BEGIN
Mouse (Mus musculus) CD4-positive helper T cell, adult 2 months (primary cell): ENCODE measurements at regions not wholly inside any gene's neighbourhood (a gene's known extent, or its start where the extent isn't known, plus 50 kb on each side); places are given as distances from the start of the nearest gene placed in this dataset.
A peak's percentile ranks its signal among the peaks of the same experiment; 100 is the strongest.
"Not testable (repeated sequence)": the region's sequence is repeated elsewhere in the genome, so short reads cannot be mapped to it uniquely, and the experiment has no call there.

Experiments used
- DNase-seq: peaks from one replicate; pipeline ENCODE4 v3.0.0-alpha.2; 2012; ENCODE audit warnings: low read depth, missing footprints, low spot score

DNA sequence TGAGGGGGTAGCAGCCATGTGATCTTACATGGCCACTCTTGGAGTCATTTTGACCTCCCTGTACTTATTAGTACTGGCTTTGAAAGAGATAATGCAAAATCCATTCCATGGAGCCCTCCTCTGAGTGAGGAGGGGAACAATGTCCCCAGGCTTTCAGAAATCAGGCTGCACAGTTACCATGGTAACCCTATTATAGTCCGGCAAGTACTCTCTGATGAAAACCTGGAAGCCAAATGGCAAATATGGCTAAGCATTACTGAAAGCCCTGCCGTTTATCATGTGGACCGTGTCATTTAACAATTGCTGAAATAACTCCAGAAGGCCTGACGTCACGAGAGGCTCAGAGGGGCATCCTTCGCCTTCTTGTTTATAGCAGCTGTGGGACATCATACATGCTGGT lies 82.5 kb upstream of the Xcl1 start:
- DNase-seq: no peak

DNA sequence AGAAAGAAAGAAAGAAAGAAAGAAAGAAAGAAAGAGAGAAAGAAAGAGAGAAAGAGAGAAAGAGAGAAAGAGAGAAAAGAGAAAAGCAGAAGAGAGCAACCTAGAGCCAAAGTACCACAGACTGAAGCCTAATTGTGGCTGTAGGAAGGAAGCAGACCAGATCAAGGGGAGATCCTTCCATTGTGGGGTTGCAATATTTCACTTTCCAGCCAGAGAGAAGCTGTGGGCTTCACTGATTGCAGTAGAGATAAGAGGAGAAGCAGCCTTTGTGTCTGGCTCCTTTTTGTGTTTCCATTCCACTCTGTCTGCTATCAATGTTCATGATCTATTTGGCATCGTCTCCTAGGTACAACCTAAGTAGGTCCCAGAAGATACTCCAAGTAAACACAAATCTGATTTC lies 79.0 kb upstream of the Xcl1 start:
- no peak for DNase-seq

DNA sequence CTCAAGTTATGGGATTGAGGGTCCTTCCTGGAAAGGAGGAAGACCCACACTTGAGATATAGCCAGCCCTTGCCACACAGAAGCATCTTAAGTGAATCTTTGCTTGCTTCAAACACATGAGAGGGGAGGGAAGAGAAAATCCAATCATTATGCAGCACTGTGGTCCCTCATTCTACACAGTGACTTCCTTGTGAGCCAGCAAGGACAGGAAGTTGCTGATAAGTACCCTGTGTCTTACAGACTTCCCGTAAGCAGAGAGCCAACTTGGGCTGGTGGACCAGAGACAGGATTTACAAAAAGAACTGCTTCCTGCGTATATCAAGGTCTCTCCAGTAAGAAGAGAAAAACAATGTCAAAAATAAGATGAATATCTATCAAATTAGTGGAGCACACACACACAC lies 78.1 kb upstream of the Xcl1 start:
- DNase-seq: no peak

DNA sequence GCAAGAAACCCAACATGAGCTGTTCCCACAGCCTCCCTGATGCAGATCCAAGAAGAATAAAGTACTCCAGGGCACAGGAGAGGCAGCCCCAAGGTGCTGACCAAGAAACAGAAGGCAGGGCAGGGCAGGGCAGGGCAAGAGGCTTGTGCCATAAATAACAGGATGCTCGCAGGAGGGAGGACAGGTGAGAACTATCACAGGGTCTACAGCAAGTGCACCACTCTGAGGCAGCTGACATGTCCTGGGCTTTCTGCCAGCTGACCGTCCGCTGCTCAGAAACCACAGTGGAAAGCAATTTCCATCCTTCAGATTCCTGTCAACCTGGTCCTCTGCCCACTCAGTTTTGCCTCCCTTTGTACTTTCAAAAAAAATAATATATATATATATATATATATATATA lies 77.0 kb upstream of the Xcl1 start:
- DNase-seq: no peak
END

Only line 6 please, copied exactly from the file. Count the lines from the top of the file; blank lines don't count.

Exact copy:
DNA sequence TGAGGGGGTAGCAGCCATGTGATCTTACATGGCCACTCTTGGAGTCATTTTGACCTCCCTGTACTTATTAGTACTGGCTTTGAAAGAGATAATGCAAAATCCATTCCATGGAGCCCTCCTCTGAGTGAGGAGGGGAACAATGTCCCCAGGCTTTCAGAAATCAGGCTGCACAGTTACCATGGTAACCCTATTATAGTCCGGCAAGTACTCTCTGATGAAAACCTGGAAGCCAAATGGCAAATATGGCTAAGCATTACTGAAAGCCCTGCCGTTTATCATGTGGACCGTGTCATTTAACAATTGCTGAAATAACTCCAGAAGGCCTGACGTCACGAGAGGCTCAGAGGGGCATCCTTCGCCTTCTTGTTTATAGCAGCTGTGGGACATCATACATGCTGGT lies 82.5 kb upstream of the Xcl1 start: